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He urged Nigerians to continue adhering to precautions that protected them from monkeypox and other infectious diseases.

“If you feel ill or have a sudden rash, please visit a hospital for diagnosis and management,” he advised.

Monkeypox, which is in the same family of viruses as smallpox, is a rare but potentially deadly viral infection that begins with flu-like symptoms and progresses to a rash on the face and body.

It tends to last two to four weeks. People who do not have symptoms are not capable of transmitting the virus.

Monkeypox infections of that strain are fatal in about one in 100 people, affecting those with weakened immune systems more strongly.

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Health

CribMD Acquires Charisland for Better Drug Deliveries

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CribMD

By Adedapo Adesanya

Nigerian health-tech startup, CribMD, has announced the acquisition of Charisland Pharmaceuticals Group to ensure fast and efficient one-hour drug deliveries to its patients across Nigeria.

The acquisition comes on the heels of CribMD’s $2.6 million seed round in May 2021, which the startup says was oversubscribed.

According to CribMD’s Chief Executive Officer, Mr Ifeanyi Ossai, users would not need to wait two days for the delivery of their medications. Now, it can be sent to their homes, offices, or hotels in as little as one hour.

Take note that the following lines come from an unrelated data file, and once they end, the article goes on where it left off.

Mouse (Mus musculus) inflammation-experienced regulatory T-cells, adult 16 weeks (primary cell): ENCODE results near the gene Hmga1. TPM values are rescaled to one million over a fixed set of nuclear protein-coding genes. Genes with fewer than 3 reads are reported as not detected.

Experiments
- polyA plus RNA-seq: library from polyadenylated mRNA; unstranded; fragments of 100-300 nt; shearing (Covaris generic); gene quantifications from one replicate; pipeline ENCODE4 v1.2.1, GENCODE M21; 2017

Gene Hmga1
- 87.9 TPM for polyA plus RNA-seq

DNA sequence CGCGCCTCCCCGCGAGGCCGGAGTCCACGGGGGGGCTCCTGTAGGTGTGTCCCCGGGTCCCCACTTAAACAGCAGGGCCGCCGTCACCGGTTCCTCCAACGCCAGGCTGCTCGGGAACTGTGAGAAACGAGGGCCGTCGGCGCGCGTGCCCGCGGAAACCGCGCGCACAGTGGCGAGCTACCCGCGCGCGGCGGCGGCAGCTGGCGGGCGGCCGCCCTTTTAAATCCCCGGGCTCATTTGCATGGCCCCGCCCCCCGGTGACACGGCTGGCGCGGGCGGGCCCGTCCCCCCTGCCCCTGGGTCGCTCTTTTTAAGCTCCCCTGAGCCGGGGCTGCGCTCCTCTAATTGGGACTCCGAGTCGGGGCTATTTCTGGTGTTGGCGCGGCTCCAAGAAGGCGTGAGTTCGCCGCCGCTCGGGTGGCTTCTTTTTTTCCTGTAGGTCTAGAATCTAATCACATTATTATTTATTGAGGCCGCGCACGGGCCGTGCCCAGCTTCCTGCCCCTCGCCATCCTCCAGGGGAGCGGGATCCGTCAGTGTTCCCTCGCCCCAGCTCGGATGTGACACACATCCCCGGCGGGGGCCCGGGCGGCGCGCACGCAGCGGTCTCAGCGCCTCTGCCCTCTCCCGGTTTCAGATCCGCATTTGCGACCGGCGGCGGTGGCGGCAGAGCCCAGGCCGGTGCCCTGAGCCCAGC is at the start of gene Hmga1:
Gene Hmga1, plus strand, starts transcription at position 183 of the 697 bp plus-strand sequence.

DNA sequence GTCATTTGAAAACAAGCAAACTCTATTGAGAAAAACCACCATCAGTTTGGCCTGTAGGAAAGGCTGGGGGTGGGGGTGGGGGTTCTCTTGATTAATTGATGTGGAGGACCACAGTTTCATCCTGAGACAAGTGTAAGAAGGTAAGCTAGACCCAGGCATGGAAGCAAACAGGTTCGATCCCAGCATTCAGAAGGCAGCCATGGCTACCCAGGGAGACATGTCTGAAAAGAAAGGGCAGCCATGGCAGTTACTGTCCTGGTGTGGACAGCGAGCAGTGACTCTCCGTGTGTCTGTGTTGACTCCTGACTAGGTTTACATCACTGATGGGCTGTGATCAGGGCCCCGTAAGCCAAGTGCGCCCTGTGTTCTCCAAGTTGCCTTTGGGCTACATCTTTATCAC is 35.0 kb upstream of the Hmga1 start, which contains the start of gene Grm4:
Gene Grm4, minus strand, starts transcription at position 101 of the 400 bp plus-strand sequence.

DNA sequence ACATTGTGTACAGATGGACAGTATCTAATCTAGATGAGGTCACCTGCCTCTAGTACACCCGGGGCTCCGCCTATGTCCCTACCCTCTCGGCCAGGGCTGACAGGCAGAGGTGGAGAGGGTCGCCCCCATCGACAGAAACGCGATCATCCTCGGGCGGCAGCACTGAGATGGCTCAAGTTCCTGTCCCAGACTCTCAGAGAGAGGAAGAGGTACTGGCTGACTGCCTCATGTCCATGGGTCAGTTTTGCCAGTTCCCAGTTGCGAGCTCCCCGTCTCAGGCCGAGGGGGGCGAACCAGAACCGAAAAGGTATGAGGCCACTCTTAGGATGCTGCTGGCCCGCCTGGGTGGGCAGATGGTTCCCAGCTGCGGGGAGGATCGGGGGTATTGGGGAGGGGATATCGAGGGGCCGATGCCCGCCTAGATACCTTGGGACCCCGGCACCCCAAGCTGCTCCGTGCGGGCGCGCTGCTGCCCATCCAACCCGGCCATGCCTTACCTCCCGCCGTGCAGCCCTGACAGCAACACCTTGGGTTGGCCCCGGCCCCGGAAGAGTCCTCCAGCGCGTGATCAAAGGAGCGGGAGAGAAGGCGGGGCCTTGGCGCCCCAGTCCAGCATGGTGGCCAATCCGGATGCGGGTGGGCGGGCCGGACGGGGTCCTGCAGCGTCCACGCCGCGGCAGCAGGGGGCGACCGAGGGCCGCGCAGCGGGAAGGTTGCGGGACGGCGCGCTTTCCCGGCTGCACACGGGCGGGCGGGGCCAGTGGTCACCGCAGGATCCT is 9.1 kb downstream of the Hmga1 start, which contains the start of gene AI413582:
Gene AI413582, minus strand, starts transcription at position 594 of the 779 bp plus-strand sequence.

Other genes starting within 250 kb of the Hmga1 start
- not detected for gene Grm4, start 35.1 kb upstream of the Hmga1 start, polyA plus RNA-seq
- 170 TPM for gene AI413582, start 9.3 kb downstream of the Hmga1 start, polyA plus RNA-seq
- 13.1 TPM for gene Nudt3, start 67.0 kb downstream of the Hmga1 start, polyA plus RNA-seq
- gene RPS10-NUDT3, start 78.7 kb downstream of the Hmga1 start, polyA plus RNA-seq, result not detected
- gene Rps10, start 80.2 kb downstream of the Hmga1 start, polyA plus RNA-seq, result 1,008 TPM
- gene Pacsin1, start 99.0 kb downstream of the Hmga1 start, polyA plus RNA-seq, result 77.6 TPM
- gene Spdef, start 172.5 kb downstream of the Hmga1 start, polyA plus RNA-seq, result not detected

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Speaking on the choice of Charisland Pharmaceuticals Group, Mr Ossai revealed that the group’s commitment to excellence was a decisive factor.

“They are a well-respected brand in the country and have served the communities where they operate with excellence, and we are glad to pick up the next part of the race,” he said.

Charisland Pharmaceuticals Group was founded nine years ago and has a presence in major Nigerian cities but is exiting the Nigerian market to expand into Canada.

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CribMD’s acquisition of the pharmaceutical chain, as opposed to building a solution in-house, will see it leverage the company’s vast network of pharmacies to deliver drugs faster to their subscribers.

As part of the sale, the startup would be assimilating Charisland Pharmaceuticals Group’s staff and hiring more to build out its operations.

Before the acquisition, CribMD dispensed drugs from pharmacies that they own. However, with the acquisition of Charisland, the startup is set to bank on the group’s wide network of pharmacies to serve subscribers.

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Founded in June 2020 by Messrs Ossai, Ngiri Michael, and Lorna Mae Johnson, CribMD allows patients — with a subscription plan ranging between $7 and $50 monthly — to request doctors for house calls or consultation via telemedicine.

With a presence in every Nigerian state, CribMD also offers insurance services for individuals and corporations. The company disclosed that it plans to embark on some other series of acquisitions.